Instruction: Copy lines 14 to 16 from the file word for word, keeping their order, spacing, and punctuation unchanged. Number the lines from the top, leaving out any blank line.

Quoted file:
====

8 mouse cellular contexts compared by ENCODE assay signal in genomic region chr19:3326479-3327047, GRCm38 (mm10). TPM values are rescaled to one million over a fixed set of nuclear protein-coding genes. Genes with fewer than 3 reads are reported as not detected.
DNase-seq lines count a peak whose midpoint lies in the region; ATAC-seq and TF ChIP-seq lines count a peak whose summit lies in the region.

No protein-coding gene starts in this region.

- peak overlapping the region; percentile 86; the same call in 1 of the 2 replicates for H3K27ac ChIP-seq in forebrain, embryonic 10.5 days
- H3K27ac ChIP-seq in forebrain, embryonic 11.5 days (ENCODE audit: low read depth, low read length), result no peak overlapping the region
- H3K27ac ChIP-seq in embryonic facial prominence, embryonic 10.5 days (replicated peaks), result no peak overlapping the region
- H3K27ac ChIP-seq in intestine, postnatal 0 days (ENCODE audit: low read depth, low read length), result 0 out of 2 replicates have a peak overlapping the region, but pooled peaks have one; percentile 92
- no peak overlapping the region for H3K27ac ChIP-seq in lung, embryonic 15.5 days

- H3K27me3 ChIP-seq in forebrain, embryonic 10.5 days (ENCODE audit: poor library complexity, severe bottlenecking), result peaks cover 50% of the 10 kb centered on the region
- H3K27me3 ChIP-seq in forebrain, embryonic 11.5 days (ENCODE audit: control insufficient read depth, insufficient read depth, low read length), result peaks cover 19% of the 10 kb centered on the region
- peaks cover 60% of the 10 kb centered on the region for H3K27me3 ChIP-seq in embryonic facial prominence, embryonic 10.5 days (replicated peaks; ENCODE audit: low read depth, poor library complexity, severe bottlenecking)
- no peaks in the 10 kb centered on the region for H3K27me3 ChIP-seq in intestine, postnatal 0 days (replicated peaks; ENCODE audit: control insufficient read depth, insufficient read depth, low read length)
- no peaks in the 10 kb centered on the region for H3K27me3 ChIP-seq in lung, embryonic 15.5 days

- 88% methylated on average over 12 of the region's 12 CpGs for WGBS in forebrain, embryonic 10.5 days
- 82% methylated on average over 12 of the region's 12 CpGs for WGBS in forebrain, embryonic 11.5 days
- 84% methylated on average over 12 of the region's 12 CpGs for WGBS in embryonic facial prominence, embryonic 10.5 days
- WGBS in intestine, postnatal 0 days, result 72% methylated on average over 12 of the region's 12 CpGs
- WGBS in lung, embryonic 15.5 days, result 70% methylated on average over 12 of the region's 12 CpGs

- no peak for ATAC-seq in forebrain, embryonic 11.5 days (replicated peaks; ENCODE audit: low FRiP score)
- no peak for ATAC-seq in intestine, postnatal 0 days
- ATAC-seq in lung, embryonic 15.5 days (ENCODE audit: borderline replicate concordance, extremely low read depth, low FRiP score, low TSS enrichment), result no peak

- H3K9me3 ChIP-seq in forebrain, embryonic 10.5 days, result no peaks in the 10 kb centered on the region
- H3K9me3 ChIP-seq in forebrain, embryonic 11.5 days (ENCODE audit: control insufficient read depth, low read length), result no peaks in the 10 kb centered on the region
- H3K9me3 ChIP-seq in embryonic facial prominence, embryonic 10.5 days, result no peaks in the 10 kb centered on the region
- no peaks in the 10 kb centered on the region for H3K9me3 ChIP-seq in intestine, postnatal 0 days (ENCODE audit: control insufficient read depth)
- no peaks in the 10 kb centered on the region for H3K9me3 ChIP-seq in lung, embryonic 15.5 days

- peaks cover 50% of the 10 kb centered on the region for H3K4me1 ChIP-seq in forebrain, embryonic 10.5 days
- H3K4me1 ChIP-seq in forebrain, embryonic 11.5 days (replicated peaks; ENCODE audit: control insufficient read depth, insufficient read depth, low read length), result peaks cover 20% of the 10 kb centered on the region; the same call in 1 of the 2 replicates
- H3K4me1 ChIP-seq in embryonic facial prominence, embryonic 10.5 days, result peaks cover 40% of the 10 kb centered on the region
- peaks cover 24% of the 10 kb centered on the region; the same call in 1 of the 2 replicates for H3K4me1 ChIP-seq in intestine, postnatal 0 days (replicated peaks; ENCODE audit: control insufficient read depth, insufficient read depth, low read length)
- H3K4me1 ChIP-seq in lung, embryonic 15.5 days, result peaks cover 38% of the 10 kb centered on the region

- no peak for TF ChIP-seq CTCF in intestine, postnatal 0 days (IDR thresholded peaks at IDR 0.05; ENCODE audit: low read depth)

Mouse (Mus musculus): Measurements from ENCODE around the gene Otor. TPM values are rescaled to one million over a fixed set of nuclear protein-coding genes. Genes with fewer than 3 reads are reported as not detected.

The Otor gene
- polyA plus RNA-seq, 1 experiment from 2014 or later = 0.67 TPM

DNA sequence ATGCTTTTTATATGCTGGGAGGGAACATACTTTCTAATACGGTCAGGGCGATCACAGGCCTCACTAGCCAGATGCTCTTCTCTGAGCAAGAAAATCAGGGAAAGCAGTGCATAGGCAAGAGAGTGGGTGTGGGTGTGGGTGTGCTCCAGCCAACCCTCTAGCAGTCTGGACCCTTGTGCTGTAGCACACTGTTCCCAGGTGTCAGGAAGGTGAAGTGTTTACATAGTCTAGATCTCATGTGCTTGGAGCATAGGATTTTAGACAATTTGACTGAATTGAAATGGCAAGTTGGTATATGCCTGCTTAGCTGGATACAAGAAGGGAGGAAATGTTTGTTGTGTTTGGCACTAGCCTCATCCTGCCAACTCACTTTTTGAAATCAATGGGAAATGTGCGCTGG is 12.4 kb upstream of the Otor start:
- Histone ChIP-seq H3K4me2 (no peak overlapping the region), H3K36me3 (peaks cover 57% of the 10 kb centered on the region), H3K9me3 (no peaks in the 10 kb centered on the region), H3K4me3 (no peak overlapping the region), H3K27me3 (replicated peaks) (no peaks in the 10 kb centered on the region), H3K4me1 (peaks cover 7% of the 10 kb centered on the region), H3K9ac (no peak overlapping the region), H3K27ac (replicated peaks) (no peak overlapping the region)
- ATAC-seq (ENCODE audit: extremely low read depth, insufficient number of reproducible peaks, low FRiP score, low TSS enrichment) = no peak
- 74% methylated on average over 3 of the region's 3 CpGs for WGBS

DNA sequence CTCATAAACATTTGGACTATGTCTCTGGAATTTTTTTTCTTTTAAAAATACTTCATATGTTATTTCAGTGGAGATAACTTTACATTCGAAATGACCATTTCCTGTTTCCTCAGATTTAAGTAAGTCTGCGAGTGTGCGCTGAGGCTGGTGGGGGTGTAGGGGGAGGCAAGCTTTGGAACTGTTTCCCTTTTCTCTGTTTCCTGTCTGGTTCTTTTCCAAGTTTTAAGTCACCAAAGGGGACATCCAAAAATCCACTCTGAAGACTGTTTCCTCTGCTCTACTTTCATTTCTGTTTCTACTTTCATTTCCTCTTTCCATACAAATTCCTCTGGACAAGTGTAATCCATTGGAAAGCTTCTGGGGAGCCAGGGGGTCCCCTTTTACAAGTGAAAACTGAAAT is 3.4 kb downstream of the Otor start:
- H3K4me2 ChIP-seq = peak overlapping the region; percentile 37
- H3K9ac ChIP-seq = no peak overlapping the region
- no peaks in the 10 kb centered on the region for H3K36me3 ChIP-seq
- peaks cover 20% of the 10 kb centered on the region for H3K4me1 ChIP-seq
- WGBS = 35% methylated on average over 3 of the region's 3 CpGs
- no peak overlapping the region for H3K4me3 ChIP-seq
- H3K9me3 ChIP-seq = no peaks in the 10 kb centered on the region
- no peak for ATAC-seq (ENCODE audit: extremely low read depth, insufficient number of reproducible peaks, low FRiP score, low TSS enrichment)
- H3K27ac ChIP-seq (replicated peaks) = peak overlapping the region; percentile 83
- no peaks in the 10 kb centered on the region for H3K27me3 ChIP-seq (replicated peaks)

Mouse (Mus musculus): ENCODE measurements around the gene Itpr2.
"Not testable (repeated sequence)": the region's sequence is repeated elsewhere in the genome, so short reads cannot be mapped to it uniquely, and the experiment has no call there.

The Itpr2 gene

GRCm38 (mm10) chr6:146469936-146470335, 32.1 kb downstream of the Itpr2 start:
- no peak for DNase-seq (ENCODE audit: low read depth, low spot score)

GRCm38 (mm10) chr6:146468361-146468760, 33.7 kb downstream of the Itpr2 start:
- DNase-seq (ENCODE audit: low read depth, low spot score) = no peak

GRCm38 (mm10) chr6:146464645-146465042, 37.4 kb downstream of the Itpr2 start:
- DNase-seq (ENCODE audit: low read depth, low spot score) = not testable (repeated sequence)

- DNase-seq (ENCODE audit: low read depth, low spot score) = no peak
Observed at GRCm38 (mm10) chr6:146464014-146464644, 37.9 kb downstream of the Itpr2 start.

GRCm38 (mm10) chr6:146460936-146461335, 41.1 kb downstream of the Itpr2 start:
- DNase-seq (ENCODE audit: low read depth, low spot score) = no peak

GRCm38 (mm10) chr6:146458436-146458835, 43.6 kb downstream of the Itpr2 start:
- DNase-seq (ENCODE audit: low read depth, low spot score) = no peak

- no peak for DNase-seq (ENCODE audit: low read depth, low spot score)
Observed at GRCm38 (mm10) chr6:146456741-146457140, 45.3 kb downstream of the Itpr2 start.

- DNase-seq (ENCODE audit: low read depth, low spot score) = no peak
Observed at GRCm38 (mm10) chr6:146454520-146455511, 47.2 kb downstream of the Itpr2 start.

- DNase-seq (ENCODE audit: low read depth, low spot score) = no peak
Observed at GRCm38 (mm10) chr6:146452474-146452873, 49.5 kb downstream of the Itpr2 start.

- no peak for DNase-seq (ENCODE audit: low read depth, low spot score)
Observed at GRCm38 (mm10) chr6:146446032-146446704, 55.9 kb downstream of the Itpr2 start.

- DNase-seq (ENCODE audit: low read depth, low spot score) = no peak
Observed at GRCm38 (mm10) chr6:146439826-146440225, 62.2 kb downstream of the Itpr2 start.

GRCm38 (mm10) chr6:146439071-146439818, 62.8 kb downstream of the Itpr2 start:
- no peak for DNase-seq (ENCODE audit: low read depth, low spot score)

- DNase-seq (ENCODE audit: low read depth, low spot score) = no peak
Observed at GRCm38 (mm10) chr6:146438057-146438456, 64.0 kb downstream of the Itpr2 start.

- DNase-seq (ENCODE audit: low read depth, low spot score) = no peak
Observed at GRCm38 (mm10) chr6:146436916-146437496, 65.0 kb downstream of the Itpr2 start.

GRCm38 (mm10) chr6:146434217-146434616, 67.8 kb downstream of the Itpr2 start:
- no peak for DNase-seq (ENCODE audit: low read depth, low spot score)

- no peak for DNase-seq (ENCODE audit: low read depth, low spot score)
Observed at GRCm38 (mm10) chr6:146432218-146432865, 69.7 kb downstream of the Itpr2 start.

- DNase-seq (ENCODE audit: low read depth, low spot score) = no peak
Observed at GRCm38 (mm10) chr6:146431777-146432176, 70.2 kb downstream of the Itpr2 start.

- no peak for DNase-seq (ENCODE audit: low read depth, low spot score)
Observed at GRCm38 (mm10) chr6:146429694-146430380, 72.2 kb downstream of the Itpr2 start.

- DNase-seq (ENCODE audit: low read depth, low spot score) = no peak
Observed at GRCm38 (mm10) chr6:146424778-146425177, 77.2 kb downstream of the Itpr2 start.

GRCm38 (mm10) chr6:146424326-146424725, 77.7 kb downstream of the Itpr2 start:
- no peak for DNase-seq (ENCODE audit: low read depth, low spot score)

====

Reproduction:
- 88% methylated on average over 12 of the region's 12 CpGs for WGBS in forebrain, embryonic 10.5 days
- 82% methylated on average over 12 of the region's 12 CpGs for WGBS in forebrain, embryonic 11.5 days
- 84% methylated on average over 12 of the region's 12 CpGs for WGBS in embryonic facial prominence, embryonic 10.5 days